Wednesday, November 20, 2013

Kai Myers

Special Topics: Women's Studies

Professor Soyoung Park


Homosexuality and Heterosexuality

      According to Jagose's Theorising Same-Sex Desire, there have been conflicts in defining homosexuality. Essentialists see homosexuality "as natural, fixed, and innate" while constructionists "assume identity is fluid, the effect of social conditioning and available cultural models for understanding oneself". (Jagose, 1). Most scholars use a combination of ideas of supposed sexual abnormality. But is it really helpful to dissect orientation?
      For organizational purposes, the division of sexual orientation between homosexual and heterosexual is beneficial; however, groups have taken into account negative connotations. Homosexuality (although scientifically defined earlier) is considered abnormal while heterosexuality is the consistent norm. This ideal is to benefit and keep those, of our patriarchal society, in power. For example, Jagose clearly links the relation between feminism and lesbianism as seeming like uncharacteristic aspects of women that threatened the authority of the nation."Hence, the sexologists' theories frightened, or attempted to frighten women away from feminism and from loving other women by demonstrating that bother were abnormal and were generally linked together".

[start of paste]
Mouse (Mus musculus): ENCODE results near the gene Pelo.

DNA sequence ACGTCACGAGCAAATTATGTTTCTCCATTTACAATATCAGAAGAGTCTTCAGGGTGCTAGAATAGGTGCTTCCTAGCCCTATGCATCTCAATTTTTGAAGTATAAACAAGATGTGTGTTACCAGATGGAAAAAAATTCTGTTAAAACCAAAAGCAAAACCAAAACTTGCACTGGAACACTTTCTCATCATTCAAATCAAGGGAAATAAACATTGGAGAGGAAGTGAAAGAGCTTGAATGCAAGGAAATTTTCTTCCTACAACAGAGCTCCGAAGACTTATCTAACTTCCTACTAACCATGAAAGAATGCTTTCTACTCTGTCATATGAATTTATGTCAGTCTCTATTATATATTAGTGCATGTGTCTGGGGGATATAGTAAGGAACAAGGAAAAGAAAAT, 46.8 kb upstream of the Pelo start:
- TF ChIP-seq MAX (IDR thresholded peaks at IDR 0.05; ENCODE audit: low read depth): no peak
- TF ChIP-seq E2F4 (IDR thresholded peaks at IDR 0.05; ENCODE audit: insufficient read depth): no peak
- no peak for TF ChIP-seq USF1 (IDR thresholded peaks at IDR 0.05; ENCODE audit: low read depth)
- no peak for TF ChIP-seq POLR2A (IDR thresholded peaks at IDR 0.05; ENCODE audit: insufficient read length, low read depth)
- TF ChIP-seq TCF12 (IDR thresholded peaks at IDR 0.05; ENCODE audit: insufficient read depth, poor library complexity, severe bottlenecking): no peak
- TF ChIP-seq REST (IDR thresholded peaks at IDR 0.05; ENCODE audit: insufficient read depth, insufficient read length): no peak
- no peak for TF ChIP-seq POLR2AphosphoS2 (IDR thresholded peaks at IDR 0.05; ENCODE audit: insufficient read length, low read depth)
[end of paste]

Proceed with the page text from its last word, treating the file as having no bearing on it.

It is perplexing to think that heterosexuality is not taken into consideration as heavily as homosexuality given both are just as prevalent.

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